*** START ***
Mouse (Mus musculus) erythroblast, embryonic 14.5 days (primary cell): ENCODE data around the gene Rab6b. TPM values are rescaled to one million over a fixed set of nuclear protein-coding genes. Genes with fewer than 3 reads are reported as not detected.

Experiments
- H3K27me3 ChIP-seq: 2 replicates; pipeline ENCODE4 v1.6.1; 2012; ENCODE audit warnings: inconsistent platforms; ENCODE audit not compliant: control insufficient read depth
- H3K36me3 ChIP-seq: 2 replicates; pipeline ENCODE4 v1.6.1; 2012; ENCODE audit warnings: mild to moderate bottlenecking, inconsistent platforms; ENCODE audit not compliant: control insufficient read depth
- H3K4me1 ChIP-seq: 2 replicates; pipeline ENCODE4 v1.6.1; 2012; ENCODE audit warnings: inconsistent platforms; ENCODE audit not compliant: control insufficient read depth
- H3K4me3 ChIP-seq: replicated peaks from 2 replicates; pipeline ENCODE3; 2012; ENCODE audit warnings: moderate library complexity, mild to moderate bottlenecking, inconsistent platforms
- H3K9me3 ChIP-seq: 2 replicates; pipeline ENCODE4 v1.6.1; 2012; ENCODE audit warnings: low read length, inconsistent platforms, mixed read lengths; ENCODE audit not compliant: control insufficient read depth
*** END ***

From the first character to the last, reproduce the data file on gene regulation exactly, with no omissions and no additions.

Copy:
Mouse (Mus musculus) erythroblast, embryonic 14.5 days (primary cell): ENCODE data around the gene Rab6b. TPM values are rescaled to one million over a fixed set of nuclear protein-coding genes. Genes with fewer than 3 reads are reported as not detected.

Experiments
- H3K27me3 ChIP-seq: 2 replicates; pipeline ENCODE4 v1.6.1; 2012; ENCODE audit warnings: inconsistent platforms; ENCODE audit not compliant: control insufficient read depth
- H3K36me3 ChIP-seq: 2 replicates; pipeline ENCODE4 v1.6.1; 2012; ENCODE audit warnings: mild to moderate bottlenecking, inconsistent platforms; ENCODE audit not compliant: control insufficient read depth
- H3K4me1 ChIP-seq: 2 replicates; pipeline ENCODE4 v1.6.1; 2012; ENCODE audit warnings: inconsistent platforms; ENCODE audit not compliant: control insufficient read depth
- H3K4me3 ChIP-seq: replicated peaks from 2 replicates; pipeline ENCODE3; 2012; ENCODE audit warnings: moderate library complexity, mild to moderate bottlenecking, inconsistent platforms
- H3K9me3 ChIP-seq: 2 replicates; pipeline ENCODE4 v1.6.1; 2012; ENCODE audit warnings: low read length, inconsistent platforms, mixed read lengths; ENCODE audit not compliant: control insufficient read depth